Regulation with WGS – The Wild West has Returned
Contributed by Bart Weimer Ph.D.
WGS is becoming the method of choice for food safety outbreak and surveillance. The US CDC, US FDA, and the EU CDC (ECDC) have all announced that they will transition from pervious typing methods and only use WGS in the coming year. The announcement of these agencies will have a dramatic impact on the food industry and their ability to monitor the food chain with well-accepted methods http://www.foodqualitynews.com/Lab-Technology/WGS-cost-and-time-comparable-to-current-typing-methods).
It is clear that approved methods are missing outbreaks and leave doubt as to the identity of isolated pathogens. This is also boiling over into the clinical detection realm. Use of NGS is also moving full steam ahead into metagenomics; however, use of classical bioinformatic tools are not providing much success to accurately and robustly detect pathogens that may result in regulatory or actionable information from metagenomes.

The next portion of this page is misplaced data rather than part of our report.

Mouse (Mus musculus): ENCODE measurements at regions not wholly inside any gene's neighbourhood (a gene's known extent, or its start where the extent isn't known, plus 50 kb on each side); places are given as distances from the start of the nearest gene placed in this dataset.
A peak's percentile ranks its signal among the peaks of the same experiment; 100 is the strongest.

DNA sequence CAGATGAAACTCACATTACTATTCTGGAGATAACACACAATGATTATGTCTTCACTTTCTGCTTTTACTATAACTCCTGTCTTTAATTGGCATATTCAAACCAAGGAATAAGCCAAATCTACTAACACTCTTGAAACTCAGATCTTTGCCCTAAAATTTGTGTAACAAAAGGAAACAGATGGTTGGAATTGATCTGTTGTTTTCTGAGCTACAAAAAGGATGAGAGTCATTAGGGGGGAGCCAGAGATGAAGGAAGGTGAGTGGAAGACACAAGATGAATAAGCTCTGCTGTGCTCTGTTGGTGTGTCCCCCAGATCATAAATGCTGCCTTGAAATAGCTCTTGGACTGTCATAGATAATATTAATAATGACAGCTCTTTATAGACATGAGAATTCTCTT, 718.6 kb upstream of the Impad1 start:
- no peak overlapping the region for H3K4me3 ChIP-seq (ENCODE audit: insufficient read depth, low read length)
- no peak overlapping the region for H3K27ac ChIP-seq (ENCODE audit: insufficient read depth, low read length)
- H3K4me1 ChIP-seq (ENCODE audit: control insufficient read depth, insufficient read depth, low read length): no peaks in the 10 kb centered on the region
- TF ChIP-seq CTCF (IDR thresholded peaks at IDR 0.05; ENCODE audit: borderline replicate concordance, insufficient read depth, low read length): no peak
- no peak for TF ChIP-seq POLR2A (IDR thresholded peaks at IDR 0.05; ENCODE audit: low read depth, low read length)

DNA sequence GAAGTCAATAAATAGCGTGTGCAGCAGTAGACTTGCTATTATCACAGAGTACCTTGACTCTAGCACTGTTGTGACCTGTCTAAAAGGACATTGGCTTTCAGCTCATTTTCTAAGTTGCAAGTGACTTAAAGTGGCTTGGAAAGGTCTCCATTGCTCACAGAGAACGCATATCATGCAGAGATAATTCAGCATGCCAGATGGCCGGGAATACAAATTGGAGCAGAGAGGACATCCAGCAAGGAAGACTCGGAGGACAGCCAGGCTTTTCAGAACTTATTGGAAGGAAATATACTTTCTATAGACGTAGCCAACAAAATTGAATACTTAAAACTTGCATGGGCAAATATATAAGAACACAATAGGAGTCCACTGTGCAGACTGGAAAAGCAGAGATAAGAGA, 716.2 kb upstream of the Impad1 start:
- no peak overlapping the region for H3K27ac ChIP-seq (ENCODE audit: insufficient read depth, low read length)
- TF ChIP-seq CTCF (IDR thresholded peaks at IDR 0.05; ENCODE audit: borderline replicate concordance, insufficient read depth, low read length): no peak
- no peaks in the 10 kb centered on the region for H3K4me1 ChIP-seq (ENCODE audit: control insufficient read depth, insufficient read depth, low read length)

This transition now has enough steam to carry WGS and metagenomics into the coming years for food chain management. The only questions are how fast, how much information is needed to manage/detect/ID pathogens, and how will industry implement a tool that is not in use today, except on a very small scale?
Recently Deng et al. (2014; PMID: 25147968) demonstrated that WGS delineated identical ID’s based on PFGE. This enabled a post hoc epidemiological investigation that linked seawater isolates to new linages responsible for human disease. This finding coupled with the mountain of evidence that WGS provides will be undeniable for those who contribute pathogens into the human environment – whether that is food, soil, or the clinic. The time has arrived that WGS is democratized and all need to have the capability to conduct this work in their own grasp. WGS moved from the bench in 2012 to government implementation in 2015 – that is an incredibly short transition with the speed increasing. Use of real time sequencing, represented by Oxford Nanopore (but others are coming), this speed of big data in microbiology is upon the food industry.